Oct. 8 marks a historic event for BJU. The first-ever virtual Artist Series, “What Makes it Great?” featuring Rob Kapilow, a composer, conductor and music commentator, will be live-streamed in venues across campus.
This one-night event consists of a program in which Kapilow explains a piece of music, drawing out the details and intricacies of it, in order for the audience to gain an understanding and appreciation of the piece. Kapilow said after a thorough explanation of each piece, the audience then gets to listen to the piece with new ears and new minds.
For this event, Kapilow is working with the Horszowski Trio, a cellist, pianist and violinist who perform Beethoven’s Archduke Trio. This piece, written at the time of Beethoven’s self-isolation due to his deafness, communicates unity and connectedness—themes related to this current time of pandemic. Kapilow said, “What did this old composer have to teach us in this moment of pandemic?” While Beethoven was separated from people, Kapilow said, “Ironically . . . he wrote music that was all about how to connect people.”
This program is for everyone, from those with years of music experience and training to those who hate classical music, Kapilow said. In fact, Kapilow actually targets this antagonistic audience as it is often his favorite audience.
No matter a person’s depth of musical knowledge, the performance should be enlightening and engaging. “I try to design the program so that it is interesting for the professors, the performers on the stage and a person who has never heard a note of music— that it should be equally interesting to all of them,” Kapilow said.
This year’s event is similar to another in-person program Kapilow performed for BJU several years ago. Dr. Darren Lawson, the dean of the School of Fine Arts and Communication, describes Rob Kapilow’s program as one of the most well-received Artist Series BJU has hosted. Many things worked together in order for this virtual performance to become a reality. The artist previously booked for the Oct. 8 Artist Series was from California and had to cancel due to uncertainty about travel and the campus regulations on visiting artists. Kapilow’s managers reached out to BJU about a virtual program, however, and Lawson said, “I thought . . .this is a great way to reconnect with Rob Kapilow and do it in a way that meets our physical distancing requirements.”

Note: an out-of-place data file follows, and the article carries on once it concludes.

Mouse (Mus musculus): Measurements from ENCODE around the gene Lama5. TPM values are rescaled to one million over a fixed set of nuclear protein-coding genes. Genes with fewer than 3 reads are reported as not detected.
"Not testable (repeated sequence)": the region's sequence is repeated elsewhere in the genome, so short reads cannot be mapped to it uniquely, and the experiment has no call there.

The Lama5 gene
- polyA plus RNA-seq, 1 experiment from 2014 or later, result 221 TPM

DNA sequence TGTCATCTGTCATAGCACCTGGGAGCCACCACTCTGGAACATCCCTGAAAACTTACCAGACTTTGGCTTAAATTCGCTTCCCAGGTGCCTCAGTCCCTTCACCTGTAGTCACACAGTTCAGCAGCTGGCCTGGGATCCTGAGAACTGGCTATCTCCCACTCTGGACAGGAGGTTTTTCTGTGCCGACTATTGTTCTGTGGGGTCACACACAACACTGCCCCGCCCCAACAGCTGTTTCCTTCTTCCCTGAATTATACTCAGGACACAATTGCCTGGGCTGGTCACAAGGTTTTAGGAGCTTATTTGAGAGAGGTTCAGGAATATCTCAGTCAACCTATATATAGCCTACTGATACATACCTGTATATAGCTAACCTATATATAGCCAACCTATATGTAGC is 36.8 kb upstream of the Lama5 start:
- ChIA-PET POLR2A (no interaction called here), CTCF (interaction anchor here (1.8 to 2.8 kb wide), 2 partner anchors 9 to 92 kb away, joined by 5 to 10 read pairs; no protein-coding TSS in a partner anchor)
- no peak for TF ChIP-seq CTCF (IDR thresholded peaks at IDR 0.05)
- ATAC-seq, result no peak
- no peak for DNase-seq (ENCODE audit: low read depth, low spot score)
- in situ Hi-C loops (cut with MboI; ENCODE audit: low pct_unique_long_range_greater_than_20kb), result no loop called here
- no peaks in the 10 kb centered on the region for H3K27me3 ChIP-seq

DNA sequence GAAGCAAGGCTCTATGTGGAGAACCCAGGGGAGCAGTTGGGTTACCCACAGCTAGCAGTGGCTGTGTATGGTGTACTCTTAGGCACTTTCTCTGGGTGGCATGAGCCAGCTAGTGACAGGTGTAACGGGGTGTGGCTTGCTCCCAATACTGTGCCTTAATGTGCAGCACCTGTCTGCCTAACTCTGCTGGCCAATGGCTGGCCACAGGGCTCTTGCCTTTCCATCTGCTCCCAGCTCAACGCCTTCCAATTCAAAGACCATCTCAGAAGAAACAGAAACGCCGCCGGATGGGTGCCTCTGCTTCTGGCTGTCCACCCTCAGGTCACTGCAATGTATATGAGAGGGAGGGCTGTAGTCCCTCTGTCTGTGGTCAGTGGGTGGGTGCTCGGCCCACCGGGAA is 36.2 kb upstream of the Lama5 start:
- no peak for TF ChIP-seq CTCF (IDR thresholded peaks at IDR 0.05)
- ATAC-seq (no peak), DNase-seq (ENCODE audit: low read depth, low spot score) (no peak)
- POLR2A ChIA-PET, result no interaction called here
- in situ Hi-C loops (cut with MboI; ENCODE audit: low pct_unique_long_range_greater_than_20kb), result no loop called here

While the options were to cancel Artist Series completely or provide a virtual alternative, Lawson said, “I felt like this was a good compromise between having the live program versus not having anything at all.” Though Kapilow cannot be on the campus in-person, he is an engaging speaker, Lawson said. At the end of the program, students will have the opportunity to ask Kapilow questions about the piece and the performance.
While this program is not open to the public, efforts towards a pay-per-view webcast are in progress. Lawson said, “Just because you’re isolated doesn’t mean that you can’t be creative or engaged.”